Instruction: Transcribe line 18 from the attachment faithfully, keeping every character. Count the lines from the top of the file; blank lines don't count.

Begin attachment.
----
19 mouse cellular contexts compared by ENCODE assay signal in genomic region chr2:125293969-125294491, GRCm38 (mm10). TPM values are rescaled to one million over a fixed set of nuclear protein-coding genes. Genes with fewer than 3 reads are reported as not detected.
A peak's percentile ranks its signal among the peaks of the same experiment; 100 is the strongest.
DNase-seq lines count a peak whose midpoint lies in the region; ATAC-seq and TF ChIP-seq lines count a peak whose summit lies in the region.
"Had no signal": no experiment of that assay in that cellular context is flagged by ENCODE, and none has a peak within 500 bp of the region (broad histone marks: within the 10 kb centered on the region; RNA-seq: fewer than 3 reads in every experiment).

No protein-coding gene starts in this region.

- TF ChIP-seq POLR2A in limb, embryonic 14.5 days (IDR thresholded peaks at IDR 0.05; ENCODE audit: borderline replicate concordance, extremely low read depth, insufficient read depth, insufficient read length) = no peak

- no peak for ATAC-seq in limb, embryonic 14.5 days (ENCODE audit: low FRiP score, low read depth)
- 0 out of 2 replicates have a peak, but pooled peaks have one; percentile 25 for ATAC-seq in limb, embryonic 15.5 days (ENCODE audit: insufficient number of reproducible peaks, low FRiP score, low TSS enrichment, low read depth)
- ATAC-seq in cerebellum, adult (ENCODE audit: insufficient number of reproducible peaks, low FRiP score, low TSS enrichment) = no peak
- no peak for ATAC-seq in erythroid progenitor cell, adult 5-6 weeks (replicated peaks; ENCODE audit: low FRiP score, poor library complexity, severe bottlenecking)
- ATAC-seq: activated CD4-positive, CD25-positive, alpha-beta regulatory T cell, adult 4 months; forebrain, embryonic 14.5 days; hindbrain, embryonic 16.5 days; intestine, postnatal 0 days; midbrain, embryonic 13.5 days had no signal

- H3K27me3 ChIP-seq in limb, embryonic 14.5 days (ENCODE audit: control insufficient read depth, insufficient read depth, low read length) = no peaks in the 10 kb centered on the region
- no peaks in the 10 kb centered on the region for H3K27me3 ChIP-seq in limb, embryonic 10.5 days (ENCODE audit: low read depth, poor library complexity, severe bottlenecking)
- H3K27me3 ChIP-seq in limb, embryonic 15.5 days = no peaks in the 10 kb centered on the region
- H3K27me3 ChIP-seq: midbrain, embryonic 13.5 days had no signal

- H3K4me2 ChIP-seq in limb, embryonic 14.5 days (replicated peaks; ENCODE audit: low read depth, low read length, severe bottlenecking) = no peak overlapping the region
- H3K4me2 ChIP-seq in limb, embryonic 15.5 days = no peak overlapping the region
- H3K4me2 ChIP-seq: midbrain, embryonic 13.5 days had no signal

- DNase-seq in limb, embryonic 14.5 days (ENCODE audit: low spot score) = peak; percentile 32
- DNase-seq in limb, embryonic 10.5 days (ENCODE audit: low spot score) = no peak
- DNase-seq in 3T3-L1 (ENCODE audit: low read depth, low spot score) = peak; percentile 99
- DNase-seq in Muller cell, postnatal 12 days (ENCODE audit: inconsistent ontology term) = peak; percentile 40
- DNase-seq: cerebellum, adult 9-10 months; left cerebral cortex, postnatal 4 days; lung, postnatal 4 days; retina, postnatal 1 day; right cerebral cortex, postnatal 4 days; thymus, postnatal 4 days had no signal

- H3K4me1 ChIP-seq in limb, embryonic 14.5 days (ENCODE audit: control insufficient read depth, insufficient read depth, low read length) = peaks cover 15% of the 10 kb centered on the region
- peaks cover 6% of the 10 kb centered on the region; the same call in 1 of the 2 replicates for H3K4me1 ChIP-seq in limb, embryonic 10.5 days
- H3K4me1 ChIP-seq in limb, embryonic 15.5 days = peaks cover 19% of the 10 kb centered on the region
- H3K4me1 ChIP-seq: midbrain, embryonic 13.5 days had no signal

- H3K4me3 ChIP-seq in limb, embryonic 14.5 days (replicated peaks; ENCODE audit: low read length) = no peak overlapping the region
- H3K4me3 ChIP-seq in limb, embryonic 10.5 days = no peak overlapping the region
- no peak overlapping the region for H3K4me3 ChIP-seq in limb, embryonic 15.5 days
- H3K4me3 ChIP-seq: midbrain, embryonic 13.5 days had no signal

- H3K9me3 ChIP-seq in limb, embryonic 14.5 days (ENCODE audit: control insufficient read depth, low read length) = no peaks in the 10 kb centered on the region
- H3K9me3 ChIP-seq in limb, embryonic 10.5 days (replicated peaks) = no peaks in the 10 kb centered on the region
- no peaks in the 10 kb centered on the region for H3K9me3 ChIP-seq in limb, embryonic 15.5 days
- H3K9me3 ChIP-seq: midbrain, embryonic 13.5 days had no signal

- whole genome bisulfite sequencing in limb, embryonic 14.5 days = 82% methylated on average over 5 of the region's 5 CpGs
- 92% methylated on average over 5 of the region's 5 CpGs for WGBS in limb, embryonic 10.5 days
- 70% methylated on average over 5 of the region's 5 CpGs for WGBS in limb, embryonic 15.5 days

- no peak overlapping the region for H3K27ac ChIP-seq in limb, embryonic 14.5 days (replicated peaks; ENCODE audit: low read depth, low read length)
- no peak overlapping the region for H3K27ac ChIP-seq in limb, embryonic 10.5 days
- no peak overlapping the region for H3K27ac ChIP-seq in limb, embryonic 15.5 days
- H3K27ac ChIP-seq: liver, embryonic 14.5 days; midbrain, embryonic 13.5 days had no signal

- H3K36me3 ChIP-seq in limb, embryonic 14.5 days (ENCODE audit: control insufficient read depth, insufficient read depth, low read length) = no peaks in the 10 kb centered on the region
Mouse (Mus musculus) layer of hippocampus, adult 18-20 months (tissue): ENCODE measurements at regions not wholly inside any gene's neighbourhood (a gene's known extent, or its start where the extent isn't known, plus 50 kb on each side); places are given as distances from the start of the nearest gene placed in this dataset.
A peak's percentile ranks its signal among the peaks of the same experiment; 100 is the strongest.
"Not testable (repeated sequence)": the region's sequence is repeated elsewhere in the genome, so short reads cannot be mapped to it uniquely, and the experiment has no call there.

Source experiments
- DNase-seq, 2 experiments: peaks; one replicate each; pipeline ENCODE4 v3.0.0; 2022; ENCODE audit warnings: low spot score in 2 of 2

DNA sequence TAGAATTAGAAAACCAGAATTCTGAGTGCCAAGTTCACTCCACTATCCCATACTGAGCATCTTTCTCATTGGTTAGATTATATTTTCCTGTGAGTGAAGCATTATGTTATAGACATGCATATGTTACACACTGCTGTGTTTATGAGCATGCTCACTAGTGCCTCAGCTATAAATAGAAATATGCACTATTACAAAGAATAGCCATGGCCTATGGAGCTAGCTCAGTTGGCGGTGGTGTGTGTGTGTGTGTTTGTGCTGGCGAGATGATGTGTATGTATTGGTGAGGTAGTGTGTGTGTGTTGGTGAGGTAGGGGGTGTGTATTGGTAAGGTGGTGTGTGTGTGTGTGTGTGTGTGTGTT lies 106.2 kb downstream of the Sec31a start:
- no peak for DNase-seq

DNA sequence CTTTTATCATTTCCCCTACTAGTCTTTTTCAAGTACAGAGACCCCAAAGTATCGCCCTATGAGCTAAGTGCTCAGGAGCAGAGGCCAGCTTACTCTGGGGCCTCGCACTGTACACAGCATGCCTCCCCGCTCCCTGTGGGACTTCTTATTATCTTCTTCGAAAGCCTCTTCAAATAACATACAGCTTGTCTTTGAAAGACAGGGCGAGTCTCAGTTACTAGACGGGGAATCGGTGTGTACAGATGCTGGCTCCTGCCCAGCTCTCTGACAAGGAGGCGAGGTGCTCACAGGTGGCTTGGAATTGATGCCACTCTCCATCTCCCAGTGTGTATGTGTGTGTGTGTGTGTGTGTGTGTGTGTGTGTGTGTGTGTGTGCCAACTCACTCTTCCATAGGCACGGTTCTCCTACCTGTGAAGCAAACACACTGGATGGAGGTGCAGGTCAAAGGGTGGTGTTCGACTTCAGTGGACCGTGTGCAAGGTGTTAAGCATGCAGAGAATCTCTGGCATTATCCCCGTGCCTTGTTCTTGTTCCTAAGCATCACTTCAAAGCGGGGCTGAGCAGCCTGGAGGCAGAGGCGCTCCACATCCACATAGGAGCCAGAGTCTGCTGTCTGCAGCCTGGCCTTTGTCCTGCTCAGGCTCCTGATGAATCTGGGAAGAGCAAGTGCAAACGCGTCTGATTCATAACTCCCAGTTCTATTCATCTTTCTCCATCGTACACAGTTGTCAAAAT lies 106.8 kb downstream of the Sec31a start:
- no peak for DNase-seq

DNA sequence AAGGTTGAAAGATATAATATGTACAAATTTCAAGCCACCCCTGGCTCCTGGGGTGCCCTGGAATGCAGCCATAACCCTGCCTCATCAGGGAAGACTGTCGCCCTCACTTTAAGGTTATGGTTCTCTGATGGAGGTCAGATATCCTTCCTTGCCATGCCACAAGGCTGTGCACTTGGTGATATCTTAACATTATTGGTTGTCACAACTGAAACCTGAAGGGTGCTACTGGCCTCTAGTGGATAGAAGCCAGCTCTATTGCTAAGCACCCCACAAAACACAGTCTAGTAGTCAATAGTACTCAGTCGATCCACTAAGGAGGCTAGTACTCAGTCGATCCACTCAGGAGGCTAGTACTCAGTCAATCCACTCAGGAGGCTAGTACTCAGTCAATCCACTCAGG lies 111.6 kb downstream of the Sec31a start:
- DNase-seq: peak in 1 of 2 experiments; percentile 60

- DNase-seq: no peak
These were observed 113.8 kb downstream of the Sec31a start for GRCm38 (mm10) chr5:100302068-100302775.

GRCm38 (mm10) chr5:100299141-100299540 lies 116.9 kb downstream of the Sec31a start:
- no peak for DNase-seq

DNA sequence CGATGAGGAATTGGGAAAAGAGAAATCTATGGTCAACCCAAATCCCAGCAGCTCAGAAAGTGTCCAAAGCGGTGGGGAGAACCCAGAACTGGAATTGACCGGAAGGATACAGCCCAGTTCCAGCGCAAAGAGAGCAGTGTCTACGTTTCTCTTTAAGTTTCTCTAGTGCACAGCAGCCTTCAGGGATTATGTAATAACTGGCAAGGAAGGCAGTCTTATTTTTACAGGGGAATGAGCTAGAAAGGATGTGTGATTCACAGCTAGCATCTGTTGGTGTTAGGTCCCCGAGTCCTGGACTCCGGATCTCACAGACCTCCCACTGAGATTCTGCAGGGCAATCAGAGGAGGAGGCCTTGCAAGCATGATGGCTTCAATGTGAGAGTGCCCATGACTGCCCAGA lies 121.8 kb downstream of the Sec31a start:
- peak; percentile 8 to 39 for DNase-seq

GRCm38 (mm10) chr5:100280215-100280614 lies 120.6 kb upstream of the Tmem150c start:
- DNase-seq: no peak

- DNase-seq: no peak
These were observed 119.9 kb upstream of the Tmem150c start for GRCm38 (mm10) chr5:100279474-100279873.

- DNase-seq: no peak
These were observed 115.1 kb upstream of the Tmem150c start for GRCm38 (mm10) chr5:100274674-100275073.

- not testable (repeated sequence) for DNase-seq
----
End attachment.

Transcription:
- H3K4me2 ChIP-seq: midbrain, embryonic 13.5 days had no signal